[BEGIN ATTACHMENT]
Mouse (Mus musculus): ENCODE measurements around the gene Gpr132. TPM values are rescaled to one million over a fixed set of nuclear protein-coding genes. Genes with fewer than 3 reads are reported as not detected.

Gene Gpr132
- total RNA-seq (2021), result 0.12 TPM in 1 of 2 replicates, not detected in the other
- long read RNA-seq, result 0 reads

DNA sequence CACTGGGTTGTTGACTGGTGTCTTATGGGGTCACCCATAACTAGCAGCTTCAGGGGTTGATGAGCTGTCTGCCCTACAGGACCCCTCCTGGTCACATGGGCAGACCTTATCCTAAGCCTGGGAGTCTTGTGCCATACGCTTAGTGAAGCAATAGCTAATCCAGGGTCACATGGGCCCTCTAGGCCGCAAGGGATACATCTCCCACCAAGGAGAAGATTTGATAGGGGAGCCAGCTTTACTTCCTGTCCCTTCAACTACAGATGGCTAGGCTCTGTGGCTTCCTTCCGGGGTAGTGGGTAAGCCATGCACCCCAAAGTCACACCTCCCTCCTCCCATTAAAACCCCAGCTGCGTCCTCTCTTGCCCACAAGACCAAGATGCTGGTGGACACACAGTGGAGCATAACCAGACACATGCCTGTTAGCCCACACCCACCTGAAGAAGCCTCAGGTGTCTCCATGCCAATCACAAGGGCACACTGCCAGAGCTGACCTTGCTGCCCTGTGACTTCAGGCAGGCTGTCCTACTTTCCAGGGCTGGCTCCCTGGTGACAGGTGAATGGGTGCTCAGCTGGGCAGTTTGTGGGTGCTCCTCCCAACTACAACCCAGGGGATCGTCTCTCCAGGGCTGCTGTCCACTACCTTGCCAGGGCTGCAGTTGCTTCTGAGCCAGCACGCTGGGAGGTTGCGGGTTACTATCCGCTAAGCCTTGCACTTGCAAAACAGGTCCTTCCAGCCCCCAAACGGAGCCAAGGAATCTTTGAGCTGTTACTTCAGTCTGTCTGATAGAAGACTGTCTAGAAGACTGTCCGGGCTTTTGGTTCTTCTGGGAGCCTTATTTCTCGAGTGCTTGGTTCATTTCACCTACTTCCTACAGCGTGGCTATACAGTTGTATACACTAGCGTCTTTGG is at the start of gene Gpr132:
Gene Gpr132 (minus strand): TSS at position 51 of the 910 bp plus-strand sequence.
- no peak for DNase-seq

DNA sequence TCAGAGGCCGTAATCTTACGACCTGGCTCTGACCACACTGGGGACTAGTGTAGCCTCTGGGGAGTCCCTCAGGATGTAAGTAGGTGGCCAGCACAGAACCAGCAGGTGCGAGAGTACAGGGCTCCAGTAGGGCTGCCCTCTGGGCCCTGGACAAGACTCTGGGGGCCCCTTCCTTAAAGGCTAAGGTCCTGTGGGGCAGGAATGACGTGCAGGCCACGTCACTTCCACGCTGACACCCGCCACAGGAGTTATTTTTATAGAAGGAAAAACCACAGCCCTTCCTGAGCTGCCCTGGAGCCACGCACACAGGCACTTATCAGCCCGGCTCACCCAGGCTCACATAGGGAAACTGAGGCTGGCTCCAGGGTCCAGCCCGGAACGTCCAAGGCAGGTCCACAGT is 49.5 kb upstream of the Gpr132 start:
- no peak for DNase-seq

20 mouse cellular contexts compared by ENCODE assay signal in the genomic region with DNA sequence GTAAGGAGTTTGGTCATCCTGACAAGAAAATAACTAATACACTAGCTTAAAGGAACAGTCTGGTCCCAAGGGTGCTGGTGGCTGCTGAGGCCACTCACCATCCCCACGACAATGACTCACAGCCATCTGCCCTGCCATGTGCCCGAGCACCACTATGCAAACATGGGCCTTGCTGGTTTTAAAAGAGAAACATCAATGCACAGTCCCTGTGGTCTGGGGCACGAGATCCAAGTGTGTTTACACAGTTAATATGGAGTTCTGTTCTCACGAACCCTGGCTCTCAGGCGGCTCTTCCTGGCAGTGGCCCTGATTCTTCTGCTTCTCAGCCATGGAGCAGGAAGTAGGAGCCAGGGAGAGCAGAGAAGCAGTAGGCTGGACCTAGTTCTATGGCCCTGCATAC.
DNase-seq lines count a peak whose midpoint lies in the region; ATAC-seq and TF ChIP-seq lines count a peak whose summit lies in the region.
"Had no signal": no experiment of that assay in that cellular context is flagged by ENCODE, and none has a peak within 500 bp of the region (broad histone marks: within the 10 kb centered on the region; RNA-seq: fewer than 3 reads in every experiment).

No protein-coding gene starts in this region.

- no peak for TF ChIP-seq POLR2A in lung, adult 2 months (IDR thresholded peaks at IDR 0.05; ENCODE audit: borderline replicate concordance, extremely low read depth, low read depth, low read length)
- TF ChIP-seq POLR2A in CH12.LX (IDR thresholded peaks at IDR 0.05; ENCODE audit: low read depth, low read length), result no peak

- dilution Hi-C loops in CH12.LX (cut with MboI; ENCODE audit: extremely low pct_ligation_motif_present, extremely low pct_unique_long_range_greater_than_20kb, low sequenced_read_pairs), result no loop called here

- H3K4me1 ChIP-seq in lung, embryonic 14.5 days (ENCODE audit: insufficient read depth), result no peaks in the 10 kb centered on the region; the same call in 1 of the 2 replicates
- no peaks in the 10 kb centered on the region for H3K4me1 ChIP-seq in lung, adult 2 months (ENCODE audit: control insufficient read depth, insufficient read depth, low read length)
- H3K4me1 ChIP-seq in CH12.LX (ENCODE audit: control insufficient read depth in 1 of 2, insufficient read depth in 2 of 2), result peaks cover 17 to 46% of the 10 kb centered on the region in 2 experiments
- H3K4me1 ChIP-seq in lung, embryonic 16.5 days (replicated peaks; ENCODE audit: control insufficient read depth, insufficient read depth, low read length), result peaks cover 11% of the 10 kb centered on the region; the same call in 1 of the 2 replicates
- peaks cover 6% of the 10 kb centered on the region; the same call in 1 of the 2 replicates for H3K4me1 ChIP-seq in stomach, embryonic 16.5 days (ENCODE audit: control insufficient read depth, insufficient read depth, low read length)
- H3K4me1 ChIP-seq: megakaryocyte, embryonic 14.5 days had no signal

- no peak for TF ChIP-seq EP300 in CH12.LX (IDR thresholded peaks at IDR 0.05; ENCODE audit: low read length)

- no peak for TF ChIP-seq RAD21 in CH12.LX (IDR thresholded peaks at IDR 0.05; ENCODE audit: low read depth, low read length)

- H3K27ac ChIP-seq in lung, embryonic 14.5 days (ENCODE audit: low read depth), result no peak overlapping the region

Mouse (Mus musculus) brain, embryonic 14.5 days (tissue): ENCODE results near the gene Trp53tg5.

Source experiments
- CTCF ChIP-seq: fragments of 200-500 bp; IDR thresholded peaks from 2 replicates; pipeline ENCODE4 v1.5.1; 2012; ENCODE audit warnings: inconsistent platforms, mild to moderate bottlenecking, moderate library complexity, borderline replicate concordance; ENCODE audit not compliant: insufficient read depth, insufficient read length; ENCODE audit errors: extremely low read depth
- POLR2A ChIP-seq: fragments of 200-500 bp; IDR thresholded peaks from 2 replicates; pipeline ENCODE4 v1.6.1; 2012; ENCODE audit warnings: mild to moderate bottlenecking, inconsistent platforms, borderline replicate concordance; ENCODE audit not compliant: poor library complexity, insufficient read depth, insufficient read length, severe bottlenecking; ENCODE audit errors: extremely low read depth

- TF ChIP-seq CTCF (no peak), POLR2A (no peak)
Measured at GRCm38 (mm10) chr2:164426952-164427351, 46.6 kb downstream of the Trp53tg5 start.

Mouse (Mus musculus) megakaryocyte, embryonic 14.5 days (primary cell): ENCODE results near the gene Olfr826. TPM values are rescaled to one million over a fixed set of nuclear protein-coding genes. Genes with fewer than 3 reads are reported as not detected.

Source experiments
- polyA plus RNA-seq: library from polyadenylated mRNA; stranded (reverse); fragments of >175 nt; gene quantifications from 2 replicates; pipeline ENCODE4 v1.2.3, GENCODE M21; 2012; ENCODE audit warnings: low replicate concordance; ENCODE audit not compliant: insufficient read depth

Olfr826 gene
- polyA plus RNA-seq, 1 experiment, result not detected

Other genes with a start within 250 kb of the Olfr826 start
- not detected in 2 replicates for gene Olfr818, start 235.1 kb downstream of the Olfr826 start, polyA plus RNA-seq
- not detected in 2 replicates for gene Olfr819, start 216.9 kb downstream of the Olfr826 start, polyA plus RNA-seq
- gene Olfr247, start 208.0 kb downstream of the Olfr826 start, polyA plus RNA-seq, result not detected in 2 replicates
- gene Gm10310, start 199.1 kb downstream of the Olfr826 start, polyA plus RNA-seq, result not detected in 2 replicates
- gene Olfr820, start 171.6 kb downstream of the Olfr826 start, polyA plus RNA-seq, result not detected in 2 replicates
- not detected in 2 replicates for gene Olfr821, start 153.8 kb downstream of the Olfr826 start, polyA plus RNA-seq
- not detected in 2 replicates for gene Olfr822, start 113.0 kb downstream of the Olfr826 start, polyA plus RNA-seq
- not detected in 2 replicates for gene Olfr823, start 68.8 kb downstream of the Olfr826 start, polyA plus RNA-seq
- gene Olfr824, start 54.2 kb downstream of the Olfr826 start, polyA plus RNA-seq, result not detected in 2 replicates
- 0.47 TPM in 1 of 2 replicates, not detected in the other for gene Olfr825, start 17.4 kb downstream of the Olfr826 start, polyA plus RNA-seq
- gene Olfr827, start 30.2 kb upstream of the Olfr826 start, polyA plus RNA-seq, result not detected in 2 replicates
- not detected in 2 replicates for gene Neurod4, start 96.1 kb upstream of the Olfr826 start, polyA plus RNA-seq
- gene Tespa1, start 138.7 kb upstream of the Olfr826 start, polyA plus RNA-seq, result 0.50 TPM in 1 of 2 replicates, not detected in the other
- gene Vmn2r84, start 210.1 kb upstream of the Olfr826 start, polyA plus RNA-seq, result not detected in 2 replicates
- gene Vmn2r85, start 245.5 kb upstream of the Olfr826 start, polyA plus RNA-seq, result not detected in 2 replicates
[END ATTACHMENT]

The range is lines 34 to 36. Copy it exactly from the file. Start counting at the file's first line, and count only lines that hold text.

- polyA plus RNA-seq: library from polyadenylated mRNA; stranded (reverse); fragments of >175 nt; gene quantifications from 2 replicates; pipeline ENCODE4 v1.2.3, GENCODE M21; 2012; ENCODE audit warnings: low replicate concordance; ENCODE audit not compliant: insufficient read depth

Olfr826 gene
- polyA plus RNA-seq, 1 experiment, result not detected